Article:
The first season of play in the CHA women’s league is a unique one, starting with the fact that it was pioneered only a few months before play began.
With that in mind, and with this being the last CHA Women’s column for 2002, here’s a look at the league’s four teams through the season’s first half.
Niagara (7-7-0, 3-1-0 CHA, 1st place)
The Purple Eagles, coming off a third-place finish at the NCAA Frozen Four, probably expected to get off to a bit of a slow start with the loss of a large senior class. However, a .500 record at this point, including a current five-game losing streak, was not in the plans.
With three games remaining before an appreciated 14-day break, Niagara will look to get back on track with a home game versus Maine Saturday, a road game at Cornell Sunday and next Saturday’s conference showdown at home with Mercyhurst.
Niagara will need to tighten its defense to end its current slide and to have any chance of returning the Frozen Four. In their first nine games, the Purple Eagles were 7-2-0 and allowing fewer than two goals per game. In their last five games, they’ve allowed 26 goals and are giving up more than 34 shots per game.
In the past, goalie Tania Pinelli was able to bail Niagara out of games like that. Despite solid goaltending from junior Jen Mascaro and freshman Breanne Doyle, the Purple Eagles don’t have a goalie who has the proven ability to win games by herself.
Offensively, Niagara will look to get larger contributions from several players. Senior Val Hall and sophomore Teresa Marchese-Del Monte have shouldered most of the load, accounting for one-third of the team’s goals while sharing the scoring lead with 17 points.
Six games with ranked opponents, including three with No. 7 Providence, during the second half of the season will be key in determining Niagara’s postseason fate.
Mercyhurst (10-5-1, 2-0-0 CHA, 2nd place)
The Lakers’ inability to knock off quality opponents, posting an 0-5-1 record against ranked opponents, has been the team’s downfall thus far and is a trend which they will attempt to halt this weekend with Saturday’s game at No. 8 Brown.
Mercyhurst took a small step in that direction with a 2-2 tie, ending their five-game skid against ranked teams two weeks ago at home against Princeton.
Senior Tiffany Ribble and sophomore Desirae Clark have provided the Lakers with outstanding goaltending, combining for a 1.74 goals against average, a .924 save percentage and four shutouts.
The team’s defensive play has been solid as well, allowing just 23 shots per game and killing penalties at a .900 clip.
Creating offense has also not been the problem for the Lakers, but putting the puck in the net has been. Sophomore Sara McDonald leads the team with seven goals and is tied for the team lead with nine points.
Despite outshooting opponents by 10 shots per game, the Lakers are outscoring opponents by less than a goal per game. In five losses, they have scored just eight goals on 127 shots. Even in its 10 wins, Mercyhurst is averaging just 2.9 goals per game, with one-fourth of those goals coming in a 7-1 win over Findlay.
With three road games before the end of the year, including Saturday’s game at Brown and next week at Niagara, the Lakers have a chance to collect a couple of quality wins heading into the break. With just four games against teams currently at or above .500 during the second half of the season, Mercyhurst will need those quality wins now if it hopes to entertain thoughts of an NCAA berth in March.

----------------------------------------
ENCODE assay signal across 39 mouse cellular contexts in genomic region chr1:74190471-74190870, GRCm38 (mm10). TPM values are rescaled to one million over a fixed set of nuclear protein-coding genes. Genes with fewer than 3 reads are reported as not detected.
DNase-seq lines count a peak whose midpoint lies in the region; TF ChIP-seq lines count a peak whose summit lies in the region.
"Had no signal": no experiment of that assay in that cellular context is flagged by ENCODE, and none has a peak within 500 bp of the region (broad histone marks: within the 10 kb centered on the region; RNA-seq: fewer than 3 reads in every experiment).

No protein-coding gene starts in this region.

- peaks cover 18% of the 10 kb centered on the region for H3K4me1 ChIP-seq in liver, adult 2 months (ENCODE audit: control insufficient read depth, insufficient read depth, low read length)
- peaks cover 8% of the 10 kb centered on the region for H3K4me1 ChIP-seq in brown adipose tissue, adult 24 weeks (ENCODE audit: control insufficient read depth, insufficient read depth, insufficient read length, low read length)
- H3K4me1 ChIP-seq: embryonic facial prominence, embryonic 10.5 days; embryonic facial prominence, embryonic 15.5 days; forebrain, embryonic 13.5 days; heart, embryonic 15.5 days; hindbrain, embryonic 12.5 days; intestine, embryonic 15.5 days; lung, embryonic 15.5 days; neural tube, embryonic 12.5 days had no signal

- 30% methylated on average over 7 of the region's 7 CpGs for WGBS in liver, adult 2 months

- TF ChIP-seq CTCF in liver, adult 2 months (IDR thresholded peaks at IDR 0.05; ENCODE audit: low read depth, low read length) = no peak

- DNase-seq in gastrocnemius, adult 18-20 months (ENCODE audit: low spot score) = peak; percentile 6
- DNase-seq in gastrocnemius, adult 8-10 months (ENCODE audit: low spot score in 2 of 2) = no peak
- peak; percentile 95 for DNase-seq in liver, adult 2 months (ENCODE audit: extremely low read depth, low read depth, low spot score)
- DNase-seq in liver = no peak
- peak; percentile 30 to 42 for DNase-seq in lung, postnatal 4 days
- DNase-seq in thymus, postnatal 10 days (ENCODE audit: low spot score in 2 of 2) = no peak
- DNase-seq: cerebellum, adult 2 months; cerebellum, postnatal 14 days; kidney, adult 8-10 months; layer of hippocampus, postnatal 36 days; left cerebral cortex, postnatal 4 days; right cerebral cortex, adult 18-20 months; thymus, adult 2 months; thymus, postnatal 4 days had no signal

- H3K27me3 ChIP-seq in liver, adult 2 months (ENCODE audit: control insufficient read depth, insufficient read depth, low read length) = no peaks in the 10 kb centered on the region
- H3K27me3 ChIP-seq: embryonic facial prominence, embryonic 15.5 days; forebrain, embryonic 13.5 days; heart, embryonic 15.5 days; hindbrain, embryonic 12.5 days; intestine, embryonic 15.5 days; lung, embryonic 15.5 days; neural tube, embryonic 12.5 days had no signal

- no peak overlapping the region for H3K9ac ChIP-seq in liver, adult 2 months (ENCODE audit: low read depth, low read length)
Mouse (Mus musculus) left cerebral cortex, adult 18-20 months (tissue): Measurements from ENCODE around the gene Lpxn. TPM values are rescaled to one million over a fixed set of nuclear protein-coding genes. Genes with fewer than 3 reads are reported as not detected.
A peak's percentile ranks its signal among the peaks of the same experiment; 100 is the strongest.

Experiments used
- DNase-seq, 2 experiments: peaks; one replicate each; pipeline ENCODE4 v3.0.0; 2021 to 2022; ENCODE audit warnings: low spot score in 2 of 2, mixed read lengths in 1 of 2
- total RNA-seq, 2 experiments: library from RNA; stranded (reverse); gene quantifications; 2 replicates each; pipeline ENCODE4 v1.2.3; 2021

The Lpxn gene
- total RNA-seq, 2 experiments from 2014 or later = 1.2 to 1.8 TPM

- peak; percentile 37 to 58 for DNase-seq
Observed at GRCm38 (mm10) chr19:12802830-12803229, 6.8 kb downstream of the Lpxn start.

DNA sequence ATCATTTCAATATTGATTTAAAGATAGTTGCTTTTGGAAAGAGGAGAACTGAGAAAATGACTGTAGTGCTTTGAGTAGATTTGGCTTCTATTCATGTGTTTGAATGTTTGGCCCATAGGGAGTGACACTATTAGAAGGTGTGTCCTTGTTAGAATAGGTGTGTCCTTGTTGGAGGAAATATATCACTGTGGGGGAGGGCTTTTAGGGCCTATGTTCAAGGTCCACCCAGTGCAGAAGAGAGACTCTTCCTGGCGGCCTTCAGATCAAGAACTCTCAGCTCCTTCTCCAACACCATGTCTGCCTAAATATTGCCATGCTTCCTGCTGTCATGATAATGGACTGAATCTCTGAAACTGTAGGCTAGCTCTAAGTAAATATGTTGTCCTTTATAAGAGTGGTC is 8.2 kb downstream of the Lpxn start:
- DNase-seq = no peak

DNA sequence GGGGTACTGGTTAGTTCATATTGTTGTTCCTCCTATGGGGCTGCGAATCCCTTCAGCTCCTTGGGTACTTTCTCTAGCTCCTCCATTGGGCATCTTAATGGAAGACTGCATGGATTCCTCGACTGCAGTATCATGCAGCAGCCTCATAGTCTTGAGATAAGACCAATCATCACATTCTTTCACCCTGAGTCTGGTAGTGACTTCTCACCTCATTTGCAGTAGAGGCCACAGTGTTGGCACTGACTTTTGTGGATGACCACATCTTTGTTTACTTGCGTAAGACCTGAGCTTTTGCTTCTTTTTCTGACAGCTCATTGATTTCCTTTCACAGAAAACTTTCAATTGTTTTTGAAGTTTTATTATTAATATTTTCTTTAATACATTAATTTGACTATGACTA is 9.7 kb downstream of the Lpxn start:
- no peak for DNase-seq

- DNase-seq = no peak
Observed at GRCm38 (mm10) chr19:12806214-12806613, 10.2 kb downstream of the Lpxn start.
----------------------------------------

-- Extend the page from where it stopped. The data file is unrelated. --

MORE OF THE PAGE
Findlay (7-8-1, 1-3-0 CHA, 3rd place)
With Wednesday’s 4-2 win at Wayne State, the Oilers wrap up the 2002 portion of their schedule one game under .500, their best record in three years through 16 games but not up to preseason expectations.
Like Mercyhurst, an inability to put the puck in the net has been Findlay’s downfall. Sophomore forward Heidi Tallqvist has 10 goals in 16 games but has scored nearly one-fourth of the team’s 41 goals. Despite averaging 6.4 power plays per game, the Oilers have converted on just 18 of 103 chances. They are 3-for-53 in their eight losses.
Freshman goalie Jessica Moffat has been exceptional and, playing in tandem with senior Erin Blair, has provided Findlay with quality goaltending, combining for a 2.98 GAA and a .905 save percentage. Moffat’s .952 save percentage is tops in the nation.
The Oilers return to action Jan. 3 and 5 to face St. Lawrence and Dartmouth on the road. The two-game trip will be their last games this season against teams presently ranked.
Wayne State (5-6-0, 0-2-0 CHA, 4th place)
The Warriors’ have been unable to establish any momentum through the first half of the season, which culminates this weekend with a pair of games at North Dakota. They’ve yet to win more than two games in a row, yet have lost back-to-back games only once in compiling a 5-6-0 mark.
Most of Wayne State’s games thus far have been defensive in nature. On average, the Warriors and their opponents are averaging fewer than five goals and just over 51 shots per game. WSU allows just 24 shots per game with a team GAA of 2.45.
Junior Anna VanderMarliere has been the beneficiary of the defensive support, putting up a 1.74 GAA and .930 save percentage while starting seven of the team’s 11 games.
Offensively, the team has struggled, barely averaging two goals per game. Sophomore Heidi Burns and freshman Emily McGrath-Agg share the team lead in goals with four. Burns is one of three players who share the team lead with six points. Meanwhile, sophomore Kelly Zamora, who led the team with 11 goals last season, has been unable to get going this season. Her goal in Wednesday’s 4-2 loss to Findlay was her first of the season.
Three of the Warriors’ five wins have been against non-Division I teams, and they have yet to play a team that was ranked when they met, something which will change when Wayne State returns from the break to face Brown and Harvard on the road, Jan. 3-4.
No players of the week were selected.